Among his many other duties, Santiago now works with veterans from all branches of the military who were discharged for being gay and refused veteran benefits. “We work with Veteran Legal Services to upgrade those bad paper discharges, especially for homosexuality. The biggest problem with that is… sometimes the reason for discharge wasn’t put down as homosexuality. It could be incompatible with military service, it could be bad conduct due to whatever. So that’s where we have to be able to ascertain that this service member truly is gay and ensure that we can upgrade their paperwork.” The Department of Veterans Affairs (VA) now allows veterans who were discharged due to their sexual orientation to receive benefits, including compensation and pension, healthcare, and the GI Bill. At the state level, Santiago is working with fellow Veteran Service Officers to align the Massachusetts state benefits with VA guidelines. For those veterans who are disillusioned and distrustful of the government because of their experience, he tells them, “If you don’t take advantage of these benefits, of these resources, of these services, we’re in jeopardy of them just going away.” He encourages all veterans to take advantage of the benefits they are eligible for and entitled to receive, especially if they were discharged under “Don’t Ask, Don’t Tell” or the full ban on homosexuality.
Santiago also hosts town halls where service members and veterans can talk about their experiences in a safe space without question or comment. Veterans from all over have attended the town halls, including sailors from USS Constitution. “It’s very important to hear these experiences. Not just for ourselves, but for everybody to hear them.” Santiago says. “It’s important for everybody to know that we’ve always been here. We’ve always served. Did we serve in silence? Yes. But we still served. We still serve with that honor, courage, and commitment, and sacrificed a lot.”
In June 2020, Santiago was invited back to USS Constitution by Commander John Benda to speak to the crew in celebration of Pride Month. It’s a moment he describes as “one of the most emotional things that happened to me.” Standing in front of the crew on Constitution’s spar deck, the first question he posed was, “How many people, if you’re comfortable, in here, right now, are part of the LGBTQ community?” Several crew members raised their hands. “That moment, seeing those hands raised, is something I couldn’t do 20 years earlier. It was very impactful for me. It really brought me home. It came full circle. Yes, this is where we need to be at. Are we done yet? No, we’re not. But this is where we need to be at. Where you can raise your hand and say that you’re gay in front of your commanding officer on board USS Constitution. It doesn’t get any more special than that. It doesn’t get any more historic than that.”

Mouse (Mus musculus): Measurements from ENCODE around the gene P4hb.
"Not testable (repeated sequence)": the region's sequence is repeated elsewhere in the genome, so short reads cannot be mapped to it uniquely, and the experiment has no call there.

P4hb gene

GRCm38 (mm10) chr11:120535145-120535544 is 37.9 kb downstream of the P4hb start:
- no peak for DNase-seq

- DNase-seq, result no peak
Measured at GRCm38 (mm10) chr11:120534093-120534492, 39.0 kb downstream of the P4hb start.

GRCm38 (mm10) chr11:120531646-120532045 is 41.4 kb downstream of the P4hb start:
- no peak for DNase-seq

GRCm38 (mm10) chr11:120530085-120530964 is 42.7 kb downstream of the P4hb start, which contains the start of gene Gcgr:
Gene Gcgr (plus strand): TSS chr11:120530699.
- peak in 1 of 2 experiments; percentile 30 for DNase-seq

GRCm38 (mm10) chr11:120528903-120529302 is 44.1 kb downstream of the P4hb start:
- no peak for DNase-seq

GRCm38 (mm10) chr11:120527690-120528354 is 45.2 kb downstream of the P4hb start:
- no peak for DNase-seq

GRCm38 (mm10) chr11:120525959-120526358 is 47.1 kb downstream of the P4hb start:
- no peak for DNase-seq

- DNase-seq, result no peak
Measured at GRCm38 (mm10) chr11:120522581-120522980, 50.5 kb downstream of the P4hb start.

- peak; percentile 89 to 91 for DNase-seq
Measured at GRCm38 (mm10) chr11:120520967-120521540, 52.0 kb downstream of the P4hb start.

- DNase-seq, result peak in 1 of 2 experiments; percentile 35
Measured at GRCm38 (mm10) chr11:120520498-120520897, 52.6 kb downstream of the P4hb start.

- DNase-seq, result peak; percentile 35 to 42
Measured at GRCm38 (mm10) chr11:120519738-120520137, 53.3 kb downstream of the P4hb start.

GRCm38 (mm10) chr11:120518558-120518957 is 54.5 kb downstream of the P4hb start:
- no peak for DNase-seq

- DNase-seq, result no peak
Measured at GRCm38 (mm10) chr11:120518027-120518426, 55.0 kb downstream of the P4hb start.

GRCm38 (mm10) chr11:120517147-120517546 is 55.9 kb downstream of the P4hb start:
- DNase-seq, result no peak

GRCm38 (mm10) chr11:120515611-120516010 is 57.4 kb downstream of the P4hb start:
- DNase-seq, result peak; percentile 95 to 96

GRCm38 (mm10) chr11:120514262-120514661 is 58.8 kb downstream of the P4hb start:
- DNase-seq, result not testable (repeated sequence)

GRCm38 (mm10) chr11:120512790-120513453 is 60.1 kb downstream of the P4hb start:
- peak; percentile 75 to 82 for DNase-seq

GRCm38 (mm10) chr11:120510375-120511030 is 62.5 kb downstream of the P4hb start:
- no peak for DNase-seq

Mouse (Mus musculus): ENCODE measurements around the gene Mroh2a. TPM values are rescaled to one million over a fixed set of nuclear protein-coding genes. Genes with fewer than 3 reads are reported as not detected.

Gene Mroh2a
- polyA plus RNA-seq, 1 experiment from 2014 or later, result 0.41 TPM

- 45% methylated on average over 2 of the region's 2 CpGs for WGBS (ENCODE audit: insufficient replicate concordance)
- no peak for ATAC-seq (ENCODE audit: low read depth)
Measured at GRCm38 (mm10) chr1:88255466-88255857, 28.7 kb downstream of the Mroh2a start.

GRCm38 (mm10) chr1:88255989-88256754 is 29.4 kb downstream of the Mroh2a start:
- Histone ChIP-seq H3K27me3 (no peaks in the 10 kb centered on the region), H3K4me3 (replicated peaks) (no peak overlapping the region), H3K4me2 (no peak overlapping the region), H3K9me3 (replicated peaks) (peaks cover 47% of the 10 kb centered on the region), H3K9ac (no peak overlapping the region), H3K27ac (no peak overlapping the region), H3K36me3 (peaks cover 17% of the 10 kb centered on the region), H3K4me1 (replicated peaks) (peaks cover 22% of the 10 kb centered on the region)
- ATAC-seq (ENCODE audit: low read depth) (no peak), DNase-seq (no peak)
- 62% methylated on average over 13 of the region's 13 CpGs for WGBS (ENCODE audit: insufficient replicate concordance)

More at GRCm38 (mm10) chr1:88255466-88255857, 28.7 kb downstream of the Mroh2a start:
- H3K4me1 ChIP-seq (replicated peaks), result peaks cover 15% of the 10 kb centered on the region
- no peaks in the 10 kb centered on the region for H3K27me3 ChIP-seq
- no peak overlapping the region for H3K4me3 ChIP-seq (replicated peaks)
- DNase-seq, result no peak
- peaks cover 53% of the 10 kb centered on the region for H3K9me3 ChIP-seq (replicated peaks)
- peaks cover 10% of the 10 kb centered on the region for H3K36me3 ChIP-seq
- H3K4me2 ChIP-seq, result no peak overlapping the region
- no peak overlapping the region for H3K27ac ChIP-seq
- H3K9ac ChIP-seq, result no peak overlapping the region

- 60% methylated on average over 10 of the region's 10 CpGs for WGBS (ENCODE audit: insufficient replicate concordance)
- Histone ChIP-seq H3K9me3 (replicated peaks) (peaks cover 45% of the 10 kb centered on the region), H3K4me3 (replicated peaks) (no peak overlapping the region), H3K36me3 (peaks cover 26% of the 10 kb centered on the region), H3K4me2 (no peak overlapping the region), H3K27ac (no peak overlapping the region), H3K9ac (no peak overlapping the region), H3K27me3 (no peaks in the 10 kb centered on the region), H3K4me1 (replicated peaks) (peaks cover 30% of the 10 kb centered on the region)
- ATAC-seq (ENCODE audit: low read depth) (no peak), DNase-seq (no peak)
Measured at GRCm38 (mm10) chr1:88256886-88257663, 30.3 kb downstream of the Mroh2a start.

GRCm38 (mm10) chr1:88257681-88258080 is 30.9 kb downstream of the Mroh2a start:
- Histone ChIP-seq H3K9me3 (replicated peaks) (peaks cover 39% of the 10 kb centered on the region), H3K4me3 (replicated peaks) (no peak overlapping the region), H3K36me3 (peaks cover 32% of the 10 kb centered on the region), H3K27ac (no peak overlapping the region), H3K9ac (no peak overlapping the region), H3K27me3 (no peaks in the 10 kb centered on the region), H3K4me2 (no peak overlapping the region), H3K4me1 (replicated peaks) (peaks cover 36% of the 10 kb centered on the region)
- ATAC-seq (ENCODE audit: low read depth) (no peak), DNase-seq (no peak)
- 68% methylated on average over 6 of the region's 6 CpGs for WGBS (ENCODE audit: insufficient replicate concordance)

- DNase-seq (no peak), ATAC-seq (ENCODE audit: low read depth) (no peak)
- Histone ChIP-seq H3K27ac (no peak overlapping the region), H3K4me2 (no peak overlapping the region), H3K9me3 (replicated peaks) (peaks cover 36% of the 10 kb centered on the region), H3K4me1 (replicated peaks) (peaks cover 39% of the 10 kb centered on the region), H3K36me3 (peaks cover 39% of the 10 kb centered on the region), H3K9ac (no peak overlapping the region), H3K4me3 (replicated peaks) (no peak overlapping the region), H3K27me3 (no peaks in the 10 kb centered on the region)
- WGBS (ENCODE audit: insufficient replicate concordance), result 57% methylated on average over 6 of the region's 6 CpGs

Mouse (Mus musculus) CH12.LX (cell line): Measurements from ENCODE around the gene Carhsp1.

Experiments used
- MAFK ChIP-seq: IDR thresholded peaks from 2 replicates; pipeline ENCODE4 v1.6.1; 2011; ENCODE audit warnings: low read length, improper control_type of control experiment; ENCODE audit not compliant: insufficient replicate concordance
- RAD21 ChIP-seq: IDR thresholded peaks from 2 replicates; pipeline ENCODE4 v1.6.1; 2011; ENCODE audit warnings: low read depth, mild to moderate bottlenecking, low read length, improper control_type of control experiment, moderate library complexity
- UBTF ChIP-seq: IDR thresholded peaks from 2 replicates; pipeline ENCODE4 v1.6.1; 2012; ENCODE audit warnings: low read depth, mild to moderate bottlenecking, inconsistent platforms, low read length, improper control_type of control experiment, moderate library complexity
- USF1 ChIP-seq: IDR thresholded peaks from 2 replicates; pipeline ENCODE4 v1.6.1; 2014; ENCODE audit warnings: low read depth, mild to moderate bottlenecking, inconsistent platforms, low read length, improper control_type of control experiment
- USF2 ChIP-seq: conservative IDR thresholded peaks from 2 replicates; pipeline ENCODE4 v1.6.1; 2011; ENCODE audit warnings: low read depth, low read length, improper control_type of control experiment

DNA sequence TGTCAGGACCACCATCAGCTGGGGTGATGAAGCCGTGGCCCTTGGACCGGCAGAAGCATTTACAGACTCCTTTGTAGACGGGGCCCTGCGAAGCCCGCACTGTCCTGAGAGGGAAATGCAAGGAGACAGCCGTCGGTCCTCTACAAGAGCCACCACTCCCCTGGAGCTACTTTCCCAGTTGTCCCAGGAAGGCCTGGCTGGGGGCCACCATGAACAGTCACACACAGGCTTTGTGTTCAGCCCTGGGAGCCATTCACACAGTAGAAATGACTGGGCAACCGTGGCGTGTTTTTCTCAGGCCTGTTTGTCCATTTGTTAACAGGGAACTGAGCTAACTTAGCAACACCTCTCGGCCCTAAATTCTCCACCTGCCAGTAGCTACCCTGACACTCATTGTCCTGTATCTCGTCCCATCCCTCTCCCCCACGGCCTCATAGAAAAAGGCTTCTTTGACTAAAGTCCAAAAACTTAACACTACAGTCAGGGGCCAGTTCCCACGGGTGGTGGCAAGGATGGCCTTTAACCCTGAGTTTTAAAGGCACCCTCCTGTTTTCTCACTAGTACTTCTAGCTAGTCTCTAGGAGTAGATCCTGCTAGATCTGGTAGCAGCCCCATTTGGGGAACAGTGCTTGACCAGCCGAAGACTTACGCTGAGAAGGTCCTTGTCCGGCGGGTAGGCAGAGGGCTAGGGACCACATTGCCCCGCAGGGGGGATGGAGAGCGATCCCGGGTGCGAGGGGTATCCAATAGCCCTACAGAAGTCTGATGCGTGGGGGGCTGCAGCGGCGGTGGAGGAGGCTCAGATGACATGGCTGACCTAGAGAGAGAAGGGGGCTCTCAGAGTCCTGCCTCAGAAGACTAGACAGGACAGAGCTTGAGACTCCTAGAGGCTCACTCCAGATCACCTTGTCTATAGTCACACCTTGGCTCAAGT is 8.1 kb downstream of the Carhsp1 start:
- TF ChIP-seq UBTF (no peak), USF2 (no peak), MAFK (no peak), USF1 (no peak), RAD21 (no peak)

1 U.S. Government Accountability Office. Defense Force Management: DOD’s Policy on Homosexuality. GAO/NSIAD-92-98. Washington, D.C., June 1992.
2 “H.R.2401 – 103rd Congress (1993-1994): National Defense Authorization Act for Fiscal Year 1994.” November 30, 1993.
3 Oral history interview with Robert Santiago, by the USS Constitution Museum, August 16, 2022. OH2022-15.
4 Lowrey, Nathan S. “Repealing Don’t Ask, Don’t Tell: A Historical Perspective from the Joint Chiefs of Staff.” Joint History and Research Office, Office of the Chairman of the Joint Chiefs of Staff, Washington, DC, 2021.
5 “H.R.2965 – 111th Congress (2009-2010): Don’t Ask, Don’t Tell Repeal Act of 2010.” December 22, 2010. Accessed via U.S. Government Publishing Office.
6 “Robert Santiago.” Veterans Services. City of Boston, 2023.
Manager of Curatorial Affairs, USS Constitution Museum
Kate Monea is the Manager of Curatorial Affairs at the USS Constitution Museum.